We live in an increasingly multicultural society. In the United States alone the make up of our population, and thus the clients we are likely to see, is changing fast. According to the U.S. Census Bureau projections, in the next half century the Asian and Hispanic population will triple, and by 2050, non-Hispanic whites will account for only one-half of the total population (2004).
It is not just the country's racial make up that is changing. In 2005 over 54 million people, some 18 percent of the population, reported having some type of disability (U.S. Census Bureau, 2007). Currently, about one in eight U.S. residents is an immigrant, the highest level in 80 years (U.S. Census Bureau, 2007). By 2030 almost 20% of our population will be over 65 (U.S. Census Bureau, 2004). And by 2042 non-Christians are expected to outnumber Christians in the U.S (American, 2008).
While these numbers may be surprising, do not forget to take into account a host of other factors including: gender, gender identity, language preference, sexual orientation, marital/partnership status, socioeconomic status and a myriad of other categories we divided ourselves into. As practitioners, if we want to ensure the competent delivery of services to our clients, it is increasingly important we recognize and are trained in the Minimum Competencies for Multicultural Career Counseling and Development.
Located on the NCDA website, under the heading Guidelines, these competencies will become an essential part of any training program. From theory and skills, to resources and ethics, the competencies are comprehensive and meant to inform the totality of our practice. There are 9 key components which make up these competencies:
1. Career Theory
2. Individual and Group Counseling Skills
3. Individual/Group Assessment
4. Information, Resources, and Technology
5. Program Promotion, Management, and Implementation
6. Coaching, Consultation, and Performance Improvement
8. Ethical/Legal Issues
9. Research and Evaluation.
Whether used for educating the next generation of professionals in the field, or continuing our own education, these new competencies are meant to guide us as we strive to improve the professional services we deliver to our clients.
These new competencies can be used in multiple ways. A counselor may be working with clients who have an ethnic or other categorical background that is different than their own. It is an appropriate professional endeavor to examine the competencies for Individual and Group Counseling Skills to guide your reflections in your own beliefs. You might ask yourself: Do I know my own assumptions toward the ethnic group? Can I be effective? Do I need additional training to be effective with different ethnic groups? Do I need to refer to another more culturally sensitive counselor?
For example, in working with a Native American client, the career counselor must be aware of the strong role the extended family may play in decision making. A major goal might first be to gain the family's support in the career development process. It is also important to note that tribes differ in value orientation, so familiarity with specific tribal values and those specifically of the client is critical. The counselor must be aware of his or her own values related to ambition, individual self-determination, and reliance upon family approval and refrain from placing culturally inappropriate expectations upon the Native American client.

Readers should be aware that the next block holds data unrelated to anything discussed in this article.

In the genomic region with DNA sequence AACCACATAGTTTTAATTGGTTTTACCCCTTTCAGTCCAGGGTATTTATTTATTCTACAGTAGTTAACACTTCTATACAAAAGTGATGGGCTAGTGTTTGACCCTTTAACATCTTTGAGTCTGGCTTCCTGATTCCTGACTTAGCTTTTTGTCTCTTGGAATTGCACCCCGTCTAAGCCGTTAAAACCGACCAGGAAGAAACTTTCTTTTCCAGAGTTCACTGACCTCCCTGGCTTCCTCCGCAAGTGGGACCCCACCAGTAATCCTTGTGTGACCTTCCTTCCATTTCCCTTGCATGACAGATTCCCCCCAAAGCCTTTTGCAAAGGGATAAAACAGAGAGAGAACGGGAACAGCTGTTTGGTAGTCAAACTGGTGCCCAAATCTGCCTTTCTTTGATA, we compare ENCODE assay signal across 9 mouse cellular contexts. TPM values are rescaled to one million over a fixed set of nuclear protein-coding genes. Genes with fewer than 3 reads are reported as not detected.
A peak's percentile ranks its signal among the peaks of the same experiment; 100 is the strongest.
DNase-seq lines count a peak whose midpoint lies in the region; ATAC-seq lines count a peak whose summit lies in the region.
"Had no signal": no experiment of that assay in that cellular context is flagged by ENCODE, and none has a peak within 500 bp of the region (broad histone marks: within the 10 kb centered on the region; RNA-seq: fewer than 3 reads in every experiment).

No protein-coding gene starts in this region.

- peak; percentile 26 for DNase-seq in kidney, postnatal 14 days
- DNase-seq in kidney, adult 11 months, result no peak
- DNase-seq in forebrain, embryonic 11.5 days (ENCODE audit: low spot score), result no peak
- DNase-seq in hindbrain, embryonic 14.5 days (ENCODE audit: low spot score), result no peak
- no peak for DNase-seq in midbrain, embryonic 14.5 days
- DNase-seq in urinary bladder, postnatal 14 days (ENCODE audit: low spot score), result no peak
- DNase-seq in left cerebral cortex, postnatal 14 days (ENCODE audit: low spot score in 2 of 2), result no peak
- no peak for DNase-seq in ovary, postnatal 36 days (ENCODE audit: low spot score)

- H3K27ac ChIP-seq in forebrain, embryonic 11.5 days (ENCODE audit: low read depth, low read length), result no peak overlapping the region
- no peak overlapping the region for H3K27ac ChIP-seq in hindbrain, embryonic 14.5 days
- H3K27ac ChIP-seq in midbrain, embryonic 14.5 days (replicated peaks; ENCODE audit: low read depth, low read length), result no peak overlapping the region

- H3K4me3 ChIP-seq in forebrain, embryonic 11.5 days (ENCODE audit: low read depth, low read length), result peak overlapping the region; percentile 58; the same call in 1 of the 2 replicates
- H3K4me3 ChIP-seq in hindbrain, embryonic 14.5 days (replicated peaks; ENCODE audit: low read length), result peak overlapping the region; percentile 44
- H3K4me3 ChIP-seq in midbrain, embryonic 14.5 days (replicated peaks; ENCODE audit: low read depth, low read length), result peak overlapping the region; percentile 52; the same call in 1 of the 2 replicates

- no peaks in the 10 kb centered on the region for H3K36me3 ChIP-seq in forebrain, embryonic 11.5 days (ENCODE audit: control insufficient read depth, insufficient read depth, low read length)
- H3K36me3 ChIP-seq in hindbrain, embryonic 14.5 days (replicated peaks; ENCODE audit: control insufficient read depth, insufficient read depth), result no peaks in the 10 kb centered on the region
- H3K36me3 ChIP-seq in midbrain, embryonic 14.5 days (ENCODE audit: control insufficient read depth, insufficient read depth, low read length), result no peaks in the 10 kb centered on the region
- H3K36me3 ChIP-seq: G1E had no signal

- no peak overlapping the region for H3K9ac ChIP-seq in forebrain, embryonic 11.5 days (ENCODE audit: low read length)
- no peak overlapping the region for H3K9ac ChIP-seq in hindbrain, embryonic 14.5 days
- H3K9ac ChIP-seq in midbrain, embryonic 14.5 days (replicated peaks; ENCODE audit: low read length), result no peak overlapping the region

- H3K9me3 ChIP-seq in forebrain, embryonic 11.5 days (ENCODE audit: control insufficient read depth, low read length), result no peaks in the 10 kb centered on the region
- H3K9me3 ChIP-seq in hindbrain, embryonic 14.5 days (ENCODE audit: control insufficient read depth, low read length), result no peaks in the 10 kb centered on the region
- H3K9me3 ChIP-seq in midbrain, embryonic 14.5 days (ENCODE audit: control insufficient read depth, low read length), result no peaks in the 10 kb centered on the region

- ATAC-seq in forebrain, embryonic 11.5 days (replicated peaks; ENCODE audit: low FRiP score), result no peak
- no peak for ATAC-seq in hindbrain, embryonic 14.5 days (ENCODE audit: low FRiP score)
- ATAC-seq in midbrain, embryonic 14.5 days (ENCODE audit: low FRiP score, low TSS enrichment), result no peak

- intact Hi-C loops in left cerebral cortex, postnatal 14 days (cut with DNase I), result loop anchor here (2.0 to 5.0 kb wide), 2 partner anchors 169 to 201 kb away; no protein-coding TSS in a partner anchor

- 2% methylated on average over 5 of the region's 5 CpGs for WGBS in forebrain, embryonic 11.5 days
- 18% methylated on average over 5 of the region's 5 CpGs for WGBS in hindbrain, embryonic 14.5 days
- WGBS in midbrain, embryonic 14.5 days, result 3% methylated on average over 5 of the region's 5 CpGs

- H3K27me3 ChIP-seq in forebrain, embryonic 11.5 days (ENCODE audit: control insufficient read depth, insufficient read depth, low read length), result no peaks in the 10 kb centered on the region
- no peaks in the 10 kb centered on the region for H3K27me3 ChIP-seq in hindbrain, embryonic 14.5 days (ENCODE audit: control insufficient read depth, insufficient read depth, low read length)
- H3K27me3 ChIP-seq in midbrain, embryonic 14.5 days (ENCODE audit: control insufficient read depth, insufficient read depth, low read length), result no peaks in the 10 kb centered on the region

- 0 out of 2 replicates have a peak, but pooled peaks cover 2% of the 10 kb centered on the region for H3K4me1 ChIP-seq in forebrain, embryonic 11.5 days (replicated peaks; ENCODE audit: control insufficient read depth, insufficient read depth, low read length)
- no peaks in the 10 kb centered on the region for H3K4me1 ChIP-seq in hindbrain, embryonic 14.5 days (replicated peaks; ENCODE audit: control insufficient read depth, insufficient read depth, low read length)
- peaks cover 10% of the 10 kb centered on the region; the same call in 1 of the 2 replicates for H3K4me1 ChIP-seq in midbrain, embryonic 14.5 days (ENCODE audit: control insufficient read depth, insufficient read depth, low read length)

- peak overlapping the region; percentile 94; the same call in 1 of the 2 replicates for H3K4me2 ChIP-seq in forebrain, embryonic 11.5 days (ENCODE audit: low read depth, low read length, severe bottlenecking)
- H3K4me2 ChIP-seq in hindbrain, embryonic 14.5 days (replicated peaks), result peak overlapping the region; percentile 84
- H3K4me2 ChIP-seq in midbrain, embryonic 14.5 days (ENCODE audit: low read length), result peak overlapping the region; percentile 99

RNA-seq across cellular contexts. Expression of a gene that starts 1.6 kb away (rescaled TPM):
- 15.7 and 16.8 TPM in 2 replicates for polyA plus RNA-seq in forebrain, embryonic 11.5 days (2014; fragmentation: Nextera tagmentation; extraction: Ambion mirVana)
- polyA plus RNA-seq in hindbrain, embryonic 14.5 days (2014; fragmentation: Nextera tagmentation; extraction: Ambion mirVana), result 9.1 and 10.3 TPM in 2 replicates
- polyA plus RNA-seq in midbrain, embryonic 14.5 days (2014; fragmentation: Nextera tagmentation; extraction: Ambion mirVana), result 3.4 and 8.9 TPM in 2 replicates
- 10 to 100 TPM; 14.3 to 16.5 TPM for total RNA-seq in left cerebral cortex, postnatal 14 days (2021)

The Competencies could also be used to guide the decision making of a GLBT client who may be seeking a career counselor who would be in tune with issues faced in society by a GLBT individual. The Multicultural Competencies could serve as an objective basis to evaluate a counselor to assure that the counselor is able to engage in a productive relationship with a GLBT client. The Multicultural Competencies are an educational tool for both the practicing counselor and the potential client to assure they are able to share the counseling experience in the most productive manner possible.
It is important that we not only recognize the effect increased levels of diversity will have on our practice but also prepare ourselves to effectively meet the changing demographics of our clients. Developed to ensure that practitioners promote the career development and functioning of individuals of all backgrounds; the NCDA's new Minimum Competencies for Multicultural Career Counseling will play a much needed role in informing the future of our profession These new minimum competencies will provide a strong foundation as we build our knowledge and skills to provide professional services to all our clients, in an increasingly diverse world.
The Graduate Center of the City University of New York (2008). American Religious Identification Survey, 2008. New York, NY.
National Career Development Association. (2009). Minimum Competencies for Multicultural Career Counseling. Broken Arrow, OK.
U.S. Census Bureau. (2004, March). More diversity, slower growth. Washington, DC.
U.S. Census Bureau. (2007). Immigrants in the United States: A profile of America's foreign-born population. Washington, DC.
U.S. Census Bureau. (2007, May). Americans with Disabilities Act: July 26. Washington, DC.
Shawn Utecht is a Lead Career Counselor at Pennsylvania State University. With a background in international development and community organizing he currently serves as a member of the NCDA's Multicultural Committee. To contact Shawn: firstname.lastname@example.org.
Belinda McCharen, Ed.D., LPC, NCC is the Francis Tuttle Endowed Chair for Occupational Education Studies at Oklahoma State University. She current serves as the newly appointed Chair of the NCDA's Multicultural Committee. To contact Belinda: email@example.com.